Money, Health, and Other Things

Educational Blog in the Area of Family and Consumer Sciences for the Middle Peninsula

Deciphering Mortgage Loan Options, Part III

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This week we’ll conclude our discussion about different mortgage loans and talk about the pros and cons of VA and USDA mortgages.

Perhaps the biggest benefits of VA loans – they do not require a down payment or mortgage insurance. Mortgage insurance rates can vary greatly, and depending on the size of your down payment, your mortgage type, size of your mortgage, and your credit score, they can be as much as 2% of your balance each year. This can add hundreds of dollars to your monthly mortgage payment, and thousands of dollars over the life of the loan. The biggest downside of VA loans is simply the fact that VA loans are only available to eligible members of the military community and often require a certain number of years of service. Also, while VA loans don’t have a specific minimum FICO credit scores, they typically require higher credit scores than FHA loans.

Lastly, are USDA loans. The biggest benefit to USDA loans is that they do not require a down payment. However, USDA loans have strict income guidelines and are only available in eligible rural areas. For instance, while all of the Middle Peninsula is eligible for a USDA loan, the majority of Hampton Roads is not. Also, much like VA loans, while they don’t have a specific minimum FICO credit scores, they typically require higher credit scores than FHA loans. Lastly, USDA loans require mortgage insurance in two forms, an upfront fee and monthly mortgage insurance premiums.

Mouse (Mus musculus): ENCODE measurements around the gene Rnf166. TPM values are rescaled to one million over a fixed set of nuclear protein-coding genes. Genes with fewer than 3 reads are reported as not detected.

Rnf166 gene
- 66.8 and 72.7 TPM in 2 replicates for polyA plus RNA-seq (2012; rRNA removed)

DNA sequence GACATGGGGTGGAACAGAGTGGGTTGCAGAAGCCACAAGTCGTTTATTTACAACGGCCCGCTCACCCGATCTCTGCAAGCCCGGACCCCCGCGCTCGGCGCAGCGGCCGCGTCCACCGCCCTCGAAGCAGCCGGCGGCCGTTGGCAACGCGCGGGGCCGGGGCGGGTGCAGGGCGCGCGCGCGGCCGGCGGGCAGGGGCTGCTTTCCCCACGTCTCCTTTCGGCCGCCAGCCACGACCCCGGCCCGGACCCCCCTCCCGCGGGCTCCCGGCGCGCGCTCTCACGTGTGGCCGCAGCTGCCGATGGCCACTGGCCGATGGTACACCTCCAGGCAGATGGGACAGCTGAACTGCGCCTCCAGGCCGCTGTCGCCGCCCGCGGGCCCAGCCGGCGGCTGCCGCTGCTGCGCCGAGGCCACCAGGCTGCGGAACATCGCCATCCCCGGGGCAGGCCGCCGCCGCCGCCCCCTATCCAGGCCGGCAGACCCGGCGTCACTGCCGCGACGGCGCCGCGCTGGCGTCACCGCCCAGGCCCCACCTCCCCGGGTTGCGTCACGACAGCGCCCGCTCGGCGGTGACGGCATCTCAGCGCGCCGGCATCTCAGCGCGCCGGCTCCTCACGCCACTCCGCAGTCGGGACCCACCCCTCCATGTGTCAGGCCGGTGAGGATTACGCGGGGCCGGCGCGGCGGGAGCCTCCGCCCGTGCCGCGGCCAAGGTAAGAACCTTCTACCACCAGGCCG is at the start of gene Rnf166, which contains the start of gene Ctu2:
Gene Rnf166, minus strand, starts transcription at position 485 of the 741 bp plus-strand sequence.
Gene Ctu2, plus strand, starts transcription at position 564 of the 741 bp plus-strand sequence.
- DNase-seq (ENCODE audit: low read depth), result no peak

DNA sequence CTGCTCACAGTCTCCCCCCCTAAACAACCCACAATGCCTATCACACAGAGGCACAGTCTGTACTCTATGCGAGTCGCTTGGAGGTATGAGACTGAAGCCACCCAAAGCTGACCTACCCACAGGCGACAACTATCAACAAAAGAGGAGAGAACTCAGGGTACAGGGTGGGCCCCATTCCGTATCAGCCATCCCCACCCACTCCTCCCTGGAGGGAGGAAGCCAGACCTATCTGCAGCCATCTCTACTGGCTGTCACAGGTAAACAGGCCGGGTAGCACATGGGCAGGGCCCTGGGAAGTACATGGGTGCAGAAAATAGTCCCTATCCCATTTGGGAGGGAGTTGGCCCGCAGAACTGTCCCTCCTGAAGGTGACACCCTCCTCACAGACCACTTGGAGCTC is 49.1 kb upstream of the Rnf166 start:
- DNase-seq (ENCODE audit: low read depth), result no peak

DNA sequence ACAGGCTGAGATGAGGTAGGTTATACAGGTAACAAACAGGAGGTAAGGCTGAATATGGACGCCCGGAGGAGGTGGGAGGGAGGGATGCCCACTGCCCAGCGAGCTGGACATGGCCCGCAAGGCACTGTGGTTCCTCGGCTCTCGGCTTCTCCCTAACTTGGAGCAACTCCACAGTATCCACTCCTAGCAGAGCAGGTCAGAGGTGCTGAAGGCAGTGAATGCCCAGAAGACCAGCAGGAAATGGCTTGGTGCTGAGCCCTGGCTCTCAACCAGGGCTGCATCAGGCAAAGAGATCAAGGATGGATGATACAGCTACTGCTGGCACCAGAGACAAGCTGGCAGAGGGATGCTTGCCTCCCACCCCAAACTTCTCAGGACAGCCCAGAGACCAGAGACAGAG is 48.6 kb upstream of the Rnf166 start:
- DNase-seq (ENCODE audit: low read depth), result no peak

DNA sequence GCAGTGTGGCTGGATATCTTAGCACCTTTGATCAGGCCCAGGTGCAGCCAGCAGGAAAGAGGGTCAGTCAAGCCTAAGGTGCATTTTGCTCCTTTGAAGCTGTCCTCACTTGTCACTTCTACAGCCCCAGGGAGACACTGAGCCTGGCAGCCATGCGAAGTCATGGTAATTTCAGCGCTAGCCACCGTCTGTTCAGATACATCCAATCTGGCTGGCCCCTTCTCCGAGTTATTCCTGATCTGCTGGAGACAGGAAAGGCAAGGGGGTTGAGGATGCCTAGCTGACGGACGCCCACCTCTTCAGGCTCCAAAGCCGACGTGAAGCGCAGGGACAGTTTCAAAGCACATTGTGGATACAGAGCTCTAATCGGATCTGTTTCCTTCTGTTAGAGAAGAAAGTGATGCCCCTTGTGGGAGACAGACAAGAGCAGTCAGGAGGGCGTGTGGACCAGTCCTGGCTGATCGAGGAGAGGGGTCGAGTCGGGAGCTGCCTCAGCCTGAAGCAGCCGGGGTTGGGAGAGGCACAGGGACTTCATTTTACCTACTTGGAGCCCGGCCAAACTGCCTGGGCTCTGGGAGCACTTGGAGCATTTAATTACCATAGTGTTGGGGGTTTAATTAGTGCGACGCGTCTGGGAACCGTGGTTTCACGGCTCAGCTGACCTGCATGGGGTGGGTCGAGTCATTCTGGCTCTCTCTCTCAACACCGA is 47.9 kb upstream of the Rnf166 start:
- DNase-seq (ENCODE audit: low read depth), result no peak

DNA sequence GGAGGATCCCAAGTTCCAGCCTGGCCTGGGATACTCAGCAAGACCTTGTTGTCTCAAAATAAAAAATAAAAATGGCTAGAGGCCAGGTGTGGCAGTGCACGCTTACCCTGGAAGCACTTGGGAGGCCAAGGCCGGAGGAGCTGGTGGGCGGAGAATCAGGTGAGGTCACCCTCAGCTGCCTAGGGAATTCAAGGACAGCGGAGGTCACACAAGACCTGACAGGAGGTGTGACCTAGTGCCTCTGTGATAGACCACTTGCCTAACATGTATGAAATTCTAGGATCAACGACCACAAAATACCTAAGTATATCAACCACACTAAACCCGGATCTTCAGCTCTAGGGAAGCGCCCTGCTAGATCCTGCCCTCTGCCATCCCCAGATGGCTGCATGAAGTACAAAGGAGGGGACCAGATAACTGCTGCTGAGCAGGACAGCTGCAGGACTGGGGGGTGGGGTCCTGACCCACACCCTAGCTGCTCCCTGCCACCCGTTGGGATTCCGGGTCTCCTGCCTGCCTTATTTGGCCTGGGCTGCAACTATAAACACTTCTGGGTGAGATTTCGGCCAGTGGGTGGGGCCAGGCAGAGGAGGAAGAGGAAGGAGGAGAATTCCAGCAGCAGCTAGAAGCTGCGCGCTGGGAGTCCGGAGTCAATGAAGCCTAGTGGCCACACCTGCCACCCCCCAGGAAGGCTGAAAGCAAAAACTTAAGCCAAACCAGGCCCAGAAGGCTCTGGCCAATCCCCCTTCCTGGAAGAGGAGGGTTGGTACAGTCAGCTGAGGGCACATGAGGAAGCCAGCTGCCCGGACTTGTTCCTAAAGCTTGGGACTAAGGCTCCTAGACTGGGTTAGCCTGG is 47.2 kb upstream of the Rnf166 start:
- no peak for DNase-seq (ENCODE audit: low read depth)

To summarize, here are the best fits for each mortgage type:

For conventional, if you have a great FICO credit score, can put down a sizeable down payment, either 20% up front, or quickly get to 20% equity, or if this property will be used as a rental or investment, and you’re not a member of the military community, conventional probably makes the most sense for you.

For FHA, this is great for those with only okay but not great credit, and those with limited funds who are unable to make large down payments and are not formerly or currently in the military.

For VA, this is a great option if you’re an eligible member of the military and you have good credit.

Lastly, USDA loans are best for this with limited income and limited resources that don’t allow for a sizeable down payment, but have good credit and are looking for homes in an eligible rural area.

If you have any further questions, please let us know!

2 thoughts on “Deciphering Mortgage Loan Options, Part III

  1. Pingback: Money, Health, and Other Things – Deciphering Mortgage Loan Options, Part II | Gloucester Resource Council

  2. Pingback: Money, Health, and Other Things – Predatory Lending, Part I | Gloucester Resource Council

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